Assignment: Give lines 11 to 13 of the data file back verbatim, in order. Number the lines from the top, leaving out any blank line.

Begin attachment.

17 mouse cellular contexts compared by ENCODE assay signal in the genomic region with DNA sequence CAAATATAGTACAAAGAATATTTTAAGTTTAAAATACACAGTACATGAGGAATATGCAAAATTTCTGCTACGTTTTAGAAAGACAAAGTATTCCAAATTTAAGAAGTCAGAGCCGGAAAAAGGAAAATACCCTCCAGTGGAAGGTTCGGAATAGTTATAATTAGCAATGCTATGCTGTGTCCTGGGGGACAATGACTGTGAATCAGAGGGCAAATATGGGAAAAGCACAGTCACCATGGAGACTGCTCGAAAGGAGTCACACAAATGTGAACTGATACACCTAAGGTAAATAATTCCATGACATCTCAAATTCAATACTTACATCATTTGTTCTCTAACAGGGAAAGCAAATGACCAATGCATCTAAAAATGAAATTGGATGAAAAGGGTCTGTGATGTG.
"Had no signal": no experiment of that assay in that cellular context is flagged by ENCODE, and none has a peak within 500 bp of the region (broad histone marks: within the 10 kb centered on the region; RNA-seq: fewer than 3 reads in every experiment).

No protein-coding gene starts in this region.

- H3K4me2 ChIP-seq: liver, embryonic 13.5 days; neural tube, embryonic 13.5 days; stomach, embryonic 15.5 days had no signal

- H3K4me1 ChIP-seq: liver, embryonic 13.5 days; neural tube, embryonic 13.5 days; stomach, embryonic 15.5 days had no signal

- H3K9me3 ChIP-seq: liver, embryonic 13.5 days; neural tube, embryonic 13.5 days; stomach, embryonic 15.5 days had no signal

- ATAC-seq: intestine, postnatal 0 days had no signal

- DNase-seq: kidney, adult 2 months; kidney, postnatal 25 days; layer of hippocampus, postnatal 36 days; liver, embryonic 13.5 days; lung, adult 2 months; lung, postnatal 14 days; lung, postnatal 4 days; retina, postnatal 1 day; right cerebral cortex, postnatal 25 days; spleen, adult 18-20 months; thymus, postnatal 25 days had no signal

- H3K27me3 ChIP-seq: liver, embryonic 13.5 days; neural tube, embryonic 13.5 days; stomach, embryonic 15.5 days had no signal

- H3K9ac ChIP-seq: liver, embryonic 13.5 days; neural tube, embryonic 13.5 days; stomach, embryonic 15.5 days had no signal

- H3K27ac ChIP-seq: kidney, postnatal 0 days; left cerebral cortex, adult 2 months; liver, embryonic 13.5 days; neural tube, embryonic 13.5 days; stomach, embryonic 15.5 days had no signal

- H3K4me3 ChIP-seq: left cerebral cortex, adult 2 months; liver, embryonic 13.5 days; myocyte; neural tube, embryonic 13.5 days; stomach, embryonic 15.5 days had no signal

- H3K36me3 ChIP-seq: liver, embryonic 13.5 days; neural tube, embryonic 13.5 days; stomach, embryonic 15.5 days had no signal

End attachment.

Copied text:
- H3K27ac ChIP-seq: kidney, postnatal 0 days; left cerebral cortex, adult 2 months; liver, embryonic 13.5 days; neural tube, embryonic 13.5 days; stomach, embryonic 15.5 days had no signal

- H3K4me3 ChIP-seq: left cerebral cortex, adult 2 months; liver, embryonic 13.5 days; myocyte; neural tube, embryonic 13.5 days; stomach, embryonic 15.5 days had no signal

- H3K36me3 ChIP-seq: liver, embryonic 13.5 days; neural tube, embryonic 13.5 days; stomach, embryonic 15.5 days had no signal